Cedar Breaks: Painted Cliffs and Evergreens

As most of you know, Island Boy and I took a trip to the southwest a couple months ago where we visited a variety of natural attractions including a National Monument, 2 Indian Reservations and 3 National Parks—We drove, or shall I say…my partner in adventure drove (while I planned and navigated) over 1100 miles in 5 days! It was insane, but amazing and I think I can speak for us both when I say we’d do it again in a heartbeat!

Cedar Breaks Amphitheater | Bites of Life

We landed in Las Vegas and started our journey northwest towards Cedar City, Utah…that is after we spent entirely too much time trying to figure out how to turn on our rental car—darn modern technology! Just inside Utah, we stopped to get a cooler so the homemade food I packed wouldn’t spoil, and experienced the most unexpected act of kindness. It’s not a huge deal, but I feel like sharing it because it’s things like this that restore my faith in humanity…

Cedar Breaks Amphitheater | Bites of Life

While we were in the convenience store, I got distracted looking at car adapters. You see, our rental car from outer space didn’t come equipped with a USB input, and we only had a car charger for one of our phones. So I thought if we got an adapter with 2 USB inputs, we could both charge our phones simultaneously! Genius, right? {What’s even more genius is that after returning home, I discovered I already owned the exact same gadget and didn’t even realize it…but let’s ignore that for now.} The only problem was, the prices for the adapters were out-of-sight! Thankfully a gentleman standing nearby (waiting for his Burger King order) got my attention and told me Walmart sold the same thing for half the price. He explained how to get there, but Kash and I were in such a hurry to get back on the road, we were about to buy the overpriced contraption anyway. Next thing I know the guy says he thinks he has one in his truck, so he hands me his Burger King receipt and asks me to grab his lunch for him when his number’s called while he heads out to look. A couple of minutes later he got his burgers and we scored a free adapter (which turned out to be a lifesaver on our trip)! I know it wasn’t much, but meeting people like that—complete strangers—who are truly kind, generous and helpful (and who aren’t focused on what’s in it for them) brighten my day and remind me to try to do the same for others!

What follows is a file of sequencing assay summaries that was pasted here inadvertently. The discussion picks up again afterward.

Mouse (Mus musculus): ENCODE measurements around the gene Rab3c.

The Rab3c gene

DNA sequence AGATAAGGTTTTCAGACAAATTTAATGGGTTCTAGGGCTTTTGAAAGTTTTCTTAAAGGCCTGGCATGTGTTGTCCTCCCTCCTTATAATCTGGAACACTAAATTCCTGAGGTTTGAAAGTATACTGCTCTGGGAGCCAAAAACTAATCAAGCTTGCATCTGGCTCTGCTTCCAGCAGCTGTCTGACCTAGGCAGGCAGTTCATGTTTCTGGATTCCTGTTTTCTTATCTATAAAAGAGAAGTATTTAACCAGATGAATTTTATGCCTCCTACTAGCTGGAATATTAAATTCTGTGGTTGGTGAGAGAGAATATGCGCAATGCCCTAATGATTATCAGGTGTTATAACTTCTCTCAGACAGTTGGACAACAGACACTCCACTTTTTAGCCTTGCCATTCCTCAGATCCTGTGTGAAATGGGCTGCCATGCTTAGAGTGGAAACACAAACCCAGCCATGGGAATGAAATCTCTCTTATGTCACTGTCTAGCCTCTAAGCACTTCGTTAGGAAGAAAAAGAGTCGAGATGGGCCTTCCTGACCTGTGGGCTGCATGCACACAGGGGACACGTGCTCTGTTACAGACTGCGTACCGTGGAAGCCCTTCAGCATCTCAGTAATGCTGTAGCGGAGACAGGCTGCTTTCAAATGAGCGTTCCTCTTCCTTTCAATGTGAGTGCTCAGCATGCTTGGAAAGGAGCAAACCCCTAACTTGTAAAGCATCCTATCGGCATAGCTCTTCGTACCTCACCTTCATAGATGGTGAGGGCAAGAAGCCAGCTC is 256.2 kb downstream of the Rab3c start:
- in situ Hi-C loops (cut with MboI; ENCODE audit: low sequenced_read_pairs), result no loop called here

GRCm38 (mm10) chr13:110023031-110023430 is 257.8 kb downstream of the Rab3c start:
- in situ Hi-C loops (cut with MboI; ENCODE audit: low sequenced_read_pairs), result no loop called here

Subalpine Forest - Cedar Breaks National Monument | Bites of Life

Alright, so with chilled food and charged phones, we headed off to our first destination: Cedar Breaks National Monument. I didn’t really know much about it, but my mom had suggested it as someplace we should stop if time allowed. My family used to take frequent trips to area parks when they lived in Utah (before I was born), and my mom said she and my dad particularly enjoyed Cedar Breaks. After our visit, I certainly understand why. It’s a unique park, but it seems to be often overlooked by tourists, as there are so many more well-known behemoths in the region.  Consequently, if you’re looking to avoid the crowds, Cedar Breaks is perfect. The picturesque drive in is quite the climb, as the park sits atop the Markagunt Plateau at over 10,000 feet in elevation. A mammoth amphitheater carved into the rock by millions of years of uplift and erosion, coined “The Circle of Painted Cliffs” by Indians, is the centerpiece of the monument. Deep inside this half-mile deep geologic bowl are jagged stone spires, columns and canyons intricately colored in varying shades of pink, orange, yellow and white. The colorful rock is met by the dense, dark green of the Dixie National Forest as it creeps over the hills, and the rim of the amphitheater is scattered with the uniquely twisted and tangled-looking bristlecone pines, which are some of the world’s most ancient trees.